Is Microvessel Density a Prognostic Marker in Stage II and III Colon Cancer?
Posted: Wednesday, October 16, 2019
A study conducted by Sjoerd H. den Uil, MD, MSc, of Amsterdam University Medical Centre, and colleagues aimed to analyze the prognostic value of microvessel density in patients with stage II and III colon cancer. The findings were published in BMC Gastroenterology.
“Microvessel density appeared to be an independent prognostic factor associated with poor disease-free survival in stage II colon cancer patients, and with better disease-free survival in stage III colon cancer patients who were treated with adjuvant fluorouracil-based chemotherapy afterward. This latter observation may be of particular clinical interest, pending further validation,” the researchers concluded.
Colon cancer tissues were collected from 53 patients with stage II and 54 patients with stage III colon cancer, and the investigators scored microvessel density by digital morphometric analyses of CD31-stained whole tumor sections. The tumor-stroma percentage was scored using hematoxylin-eosin–stained slides. Immunohistochemical evaluation of tissue microarrays was used to determine protein expression of HIF1A and VEGFA.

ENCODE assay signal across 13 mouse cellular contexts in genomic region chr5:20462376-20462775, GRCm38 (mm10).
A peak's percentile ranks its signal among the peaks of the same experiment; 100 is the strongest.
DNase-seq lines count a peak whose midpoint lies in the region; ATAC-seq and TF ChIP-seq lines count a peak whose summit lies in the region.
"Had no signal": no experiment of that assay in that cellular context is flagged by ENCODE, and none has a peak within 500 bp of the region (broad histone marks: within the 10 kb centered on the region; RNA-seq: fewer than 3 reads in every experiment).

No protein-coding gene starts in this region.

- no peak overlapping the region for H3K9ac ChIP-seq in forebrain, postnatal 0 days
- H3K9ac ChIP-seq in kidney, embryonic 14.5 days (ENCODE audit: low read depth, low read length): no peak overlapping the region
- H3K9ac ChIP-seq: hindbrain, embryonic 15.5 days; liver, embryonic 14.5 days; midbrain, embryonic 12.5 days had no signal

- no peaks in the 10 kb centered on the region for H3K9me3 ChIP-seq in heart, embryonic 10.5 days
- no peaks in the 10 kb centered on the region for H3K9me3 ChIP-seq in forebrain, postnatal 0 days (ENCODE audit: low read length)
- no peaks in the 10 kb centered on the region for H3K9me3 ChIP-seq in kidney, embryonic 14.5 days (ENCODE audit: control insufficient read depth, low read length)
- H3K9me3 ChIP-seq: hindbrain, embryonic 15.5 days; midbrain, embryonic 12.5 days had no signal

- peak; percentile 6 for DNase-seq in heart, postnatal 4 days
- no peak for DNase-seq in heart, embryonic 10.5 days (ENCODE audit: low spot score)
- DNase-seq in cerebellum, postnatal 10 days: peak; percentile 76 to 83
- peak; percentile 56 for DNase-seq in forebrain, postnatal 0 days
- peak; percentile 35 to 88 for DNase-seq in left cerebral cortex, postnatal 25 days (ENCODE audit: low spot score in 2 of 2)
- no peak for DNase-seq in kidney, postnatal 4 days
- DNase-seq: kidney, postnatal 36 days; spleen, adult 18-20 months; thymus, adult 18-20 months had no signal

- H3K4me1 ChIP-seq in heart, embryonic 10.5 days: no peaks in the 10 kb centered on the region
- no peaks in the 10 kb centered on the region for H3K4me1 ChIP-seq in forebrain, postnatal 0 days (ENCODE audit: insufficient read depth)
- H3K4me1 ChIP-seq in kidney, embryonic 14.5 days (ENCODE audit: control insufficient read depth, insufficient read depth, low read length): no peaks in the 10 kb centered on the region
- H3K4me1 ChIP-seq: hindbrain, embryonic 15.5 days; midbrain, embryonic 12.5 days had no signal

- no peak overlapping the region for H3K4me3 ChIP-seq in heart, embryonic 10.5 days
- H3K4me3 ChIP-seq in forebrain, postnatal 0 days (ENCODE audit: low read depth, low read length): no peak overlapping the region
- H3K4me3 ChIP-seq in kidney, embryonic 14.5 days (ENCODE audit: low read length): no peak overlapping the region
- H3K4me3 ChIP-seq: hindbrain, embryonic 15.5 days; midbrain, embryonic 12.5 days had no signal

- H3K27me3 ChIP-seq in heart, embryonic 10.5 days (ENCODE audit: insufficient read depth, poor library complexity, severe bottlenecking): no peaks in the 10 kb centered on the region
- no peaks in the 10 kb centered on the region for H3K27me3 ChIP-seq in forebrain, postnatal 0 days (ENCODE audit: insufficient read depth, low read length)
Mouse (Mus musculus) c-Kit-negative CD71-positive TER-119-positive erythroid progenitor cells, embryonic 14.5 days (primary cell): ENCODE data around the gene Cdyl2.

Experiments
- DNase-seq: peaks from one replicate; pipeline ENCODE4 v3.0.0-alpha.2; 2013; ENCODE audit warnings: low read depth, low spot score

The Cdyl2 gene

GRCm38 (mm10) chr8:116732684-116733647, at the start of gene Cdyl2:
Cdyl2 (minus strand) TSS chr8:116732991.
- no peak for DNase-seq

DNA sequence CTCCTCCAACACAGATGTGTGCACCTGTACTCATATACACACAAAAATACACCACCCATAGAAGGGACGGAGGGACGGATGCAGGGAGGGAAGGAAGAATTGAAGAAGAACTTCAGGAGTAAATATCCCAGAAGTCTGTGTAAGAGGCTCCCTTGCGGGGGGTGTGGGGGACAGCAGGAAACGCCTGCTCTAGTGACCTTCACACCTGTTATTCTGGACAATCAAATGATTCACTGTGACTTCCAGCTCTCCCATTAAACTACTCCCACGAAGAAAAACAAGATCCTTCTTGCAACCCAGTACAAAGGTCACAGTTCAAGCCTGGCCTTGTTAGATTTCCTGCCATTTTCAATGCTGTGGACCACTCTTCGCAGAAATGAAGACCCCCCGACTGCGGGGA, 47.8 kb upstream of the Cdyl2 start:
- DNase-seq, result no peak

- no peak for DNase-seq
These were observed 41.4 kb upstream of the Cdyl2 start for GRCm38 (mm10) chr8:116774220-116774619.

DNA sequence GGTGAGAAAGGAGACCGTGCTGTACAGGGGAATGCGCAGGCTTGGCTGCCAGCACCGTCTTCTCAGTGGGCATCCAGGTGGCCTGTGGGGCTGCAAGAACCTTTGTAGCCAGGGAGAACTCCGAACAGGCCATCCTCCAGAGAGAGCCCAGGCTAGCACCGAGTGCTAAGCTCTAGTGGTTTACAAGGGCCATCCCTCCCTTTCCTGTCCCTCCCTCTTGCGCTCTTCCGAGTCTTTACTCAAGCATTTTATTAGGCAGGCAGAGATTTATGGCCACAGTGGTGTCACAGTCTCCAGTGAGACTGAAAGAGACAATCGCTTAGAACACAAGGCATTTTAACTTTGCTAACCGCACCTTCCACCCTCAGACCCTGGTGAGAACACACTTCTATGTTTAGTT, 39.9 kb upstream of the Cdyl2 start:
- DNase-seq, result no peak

The median microvessel density was measured to be higher in patients with stage III colon cancer than in those with stage II colon cancer. The samples were formalin-fixed paraffin-embedded tissues. The researchers observed that patients with high microvessel density also tended to have poor disease-free survival. However, patients with high microvessel density in patients with fluorouracil-treated stage III disease had better disease-free survival.
Dr. den Uil and colleagues suggested that as the disease progresses from stage I to stage IV, angiogenesis and microvessel density increase to meet the needs of the growing tumor. In addition, they observed the prognostic value of microvessel density in multivariate analyses for both cancer stages.
Disclosure: The study authors reported no conflicts of interest.